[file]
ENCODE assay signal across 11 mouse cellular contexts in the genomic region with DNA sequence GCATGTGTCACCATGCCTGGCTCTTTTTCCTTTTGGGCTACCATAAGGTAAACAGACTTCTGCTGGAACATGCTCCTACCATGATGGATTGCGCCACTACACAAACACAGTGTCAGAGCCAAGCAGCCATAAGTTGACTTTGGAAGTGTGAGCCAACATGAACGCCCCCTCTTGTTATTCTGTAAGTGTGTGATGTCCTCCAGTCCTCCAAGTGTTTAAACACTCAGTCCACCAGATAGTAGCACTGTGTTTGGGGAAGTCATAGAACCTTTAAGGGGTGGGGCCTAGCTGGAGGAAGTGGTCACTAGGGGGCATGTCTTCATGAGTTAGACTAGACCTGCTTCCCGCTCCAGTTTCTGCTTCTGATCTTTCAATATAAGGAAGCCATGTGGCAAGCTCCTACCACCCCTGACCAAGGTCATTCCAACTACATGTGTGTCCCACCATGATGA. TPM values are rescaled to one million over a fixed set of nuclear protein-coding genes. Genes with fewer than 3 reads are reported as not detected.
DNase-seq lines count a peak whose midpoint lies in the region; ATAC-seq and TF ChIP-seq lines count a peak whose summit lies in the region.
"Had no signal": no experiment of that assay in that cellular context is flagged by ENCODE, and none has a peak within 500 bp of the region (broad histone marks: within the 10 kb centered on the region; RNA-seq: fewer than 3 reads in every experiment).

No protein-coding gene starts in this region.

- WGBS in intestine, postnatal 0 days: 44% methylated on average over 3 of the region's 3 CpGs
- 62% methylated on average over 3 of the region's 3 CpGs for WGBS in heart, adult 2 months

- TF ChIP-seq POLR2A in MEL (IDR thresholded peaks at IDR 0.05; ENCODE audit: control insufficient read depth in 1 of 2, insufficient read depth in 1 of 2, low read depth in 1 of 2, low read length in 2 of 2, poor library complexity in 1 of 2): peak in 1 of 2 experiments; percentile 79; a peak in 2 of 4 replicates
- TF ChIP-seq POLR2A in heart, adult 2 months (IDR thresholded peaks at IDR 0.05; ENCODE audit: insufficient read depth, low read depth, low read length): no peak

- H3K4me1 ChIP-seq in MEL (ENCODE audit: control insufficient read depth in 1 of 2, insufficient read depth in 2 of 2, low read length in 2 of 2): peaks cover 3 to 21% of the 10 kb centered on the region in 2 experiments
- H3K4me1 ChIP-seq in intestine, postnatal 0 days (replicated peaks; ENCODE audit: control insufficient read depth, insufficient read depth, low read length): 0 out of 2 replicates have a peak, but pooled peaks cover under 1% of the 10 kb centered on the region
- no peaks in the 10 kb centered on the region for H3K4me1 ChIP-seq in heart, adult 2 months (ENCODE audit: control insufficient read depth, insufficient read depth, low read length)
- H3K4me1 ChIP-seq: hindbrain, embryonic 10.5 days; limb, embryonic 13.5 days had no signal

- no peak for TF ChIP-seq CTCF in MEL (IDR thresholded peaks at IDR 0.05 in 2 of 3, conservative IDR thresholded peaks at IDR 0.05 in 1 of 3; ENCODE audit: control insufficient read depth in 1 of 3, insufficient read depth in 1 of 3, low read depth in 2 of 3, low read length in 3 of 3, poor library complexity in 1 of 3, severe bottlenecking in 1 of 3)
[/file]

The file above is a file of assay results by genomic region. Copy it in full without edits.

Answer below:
ENCODE assay signal across 11 mouse cellular contexts in the genomic region with DNA sequence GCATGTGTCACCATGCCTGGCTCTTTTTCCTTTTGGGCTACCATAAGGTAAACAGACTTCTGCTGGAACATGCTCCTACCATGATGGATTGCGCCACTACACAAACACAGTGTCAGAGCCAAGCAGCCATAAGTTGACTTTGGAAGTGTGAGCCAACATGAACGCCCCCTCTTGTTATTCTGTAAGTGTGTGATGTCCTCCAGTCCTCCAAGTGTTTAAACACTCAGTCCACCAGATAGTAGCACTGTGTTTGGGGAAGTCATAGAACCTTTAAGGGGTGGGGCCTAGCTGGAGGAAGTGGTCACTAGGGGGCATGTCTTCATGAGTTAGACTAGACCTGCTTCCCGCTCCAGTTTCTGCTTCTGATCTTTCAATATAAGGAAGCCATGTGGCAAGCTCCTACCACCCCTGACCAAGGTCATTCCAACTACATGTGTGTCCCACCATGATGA. TPM values are rescaled to one million over a fixed set of nuclear protein-coding genes. Genes with fewer than 3 reads are reported as not detected.
DNase-seq lines count a peak whose midpoint lies in the region; ATAC-seq and TF ChIP-seq lines count a peak whose summit lies in the region.
"Had no signal": no experiment of that assay in that cellular context is flagged by ENCODE, and none has a peak within 500 bp of the region (broad histone marks: within the 10 kb centered on the region; RNA-seq: fewer than 3 reads in every experiment).

No protein-coding gene starts in this region.

- WGBS in intestine, postnatal 0 days: 44% methylated on average over 3 of the region's 3 CpGs
- 62% methylated on average over 3 of the region's 3 CpGs for WGBS in heart, adult 2 months

- TF ChIP-seq POLR2A in MEL (IDR thresholded peaks at IDR 0.05; ENCODE audit: control insufficient read depth in 1 of 2, insufficient read depth in 1 of 2, low read depth in 1 of 2, low read length in 2 of 2, poor library complexity in 1 of 2): peak in 1 of 2 experiments; percentile 79; a peak in 2 of 4 replicates
- TF ChIP-seq POLR2A in heart, adult 2 months (IDR thresholded peaks at IDR 0.05; ENCODE audit: insufficient read depth, low read depth, low read length): no peak

- H3K4me1 ChIP-seq in MEL (ENCODE audit: control insufficient read depth in 1 of 2, insufficient read depth in 2 of 2, low read length in 2 of 2): peaks cover 3 to 21% of the 10 kb centered on the region in 2 experiments
- H3K4me1 ChIP-seq in intestine, postnatal 0 days (replicated peaks; ENCODE audit: control insufficient read depth, insufficient read depth, low read length): 0 out of 2 replicates have a peak, but pooled peaks cover under 1% of the 10 kb centered on the region
- no peaks in the 10 kb centered on the region for H3K4me1 ChIP-seq in heart, adult 2 months (ENCODE audit: control insufficient read depth, insufficient read depth, low read length)
- H3K4me1 ChIP-seq: hindbrain, embryonic 10.5 days; limb, embryonic 13.5 days had no signal

- no peak for TF ChIP-seq CTCF in MEL (IDR thresholded peaks at IDR 0.05 in 2 of 3, conservative IDR thresholded peaks at IDR 0.05 in 1 of 3; ENCODE audit: control insufficient read depth in 1 of 3, insufficient read depth in 1 of 3, low read depth in 2 of 3, low read length in 3 of 3, poor library complexity in 1 of 3, severe bottlenecking in 1 of 3)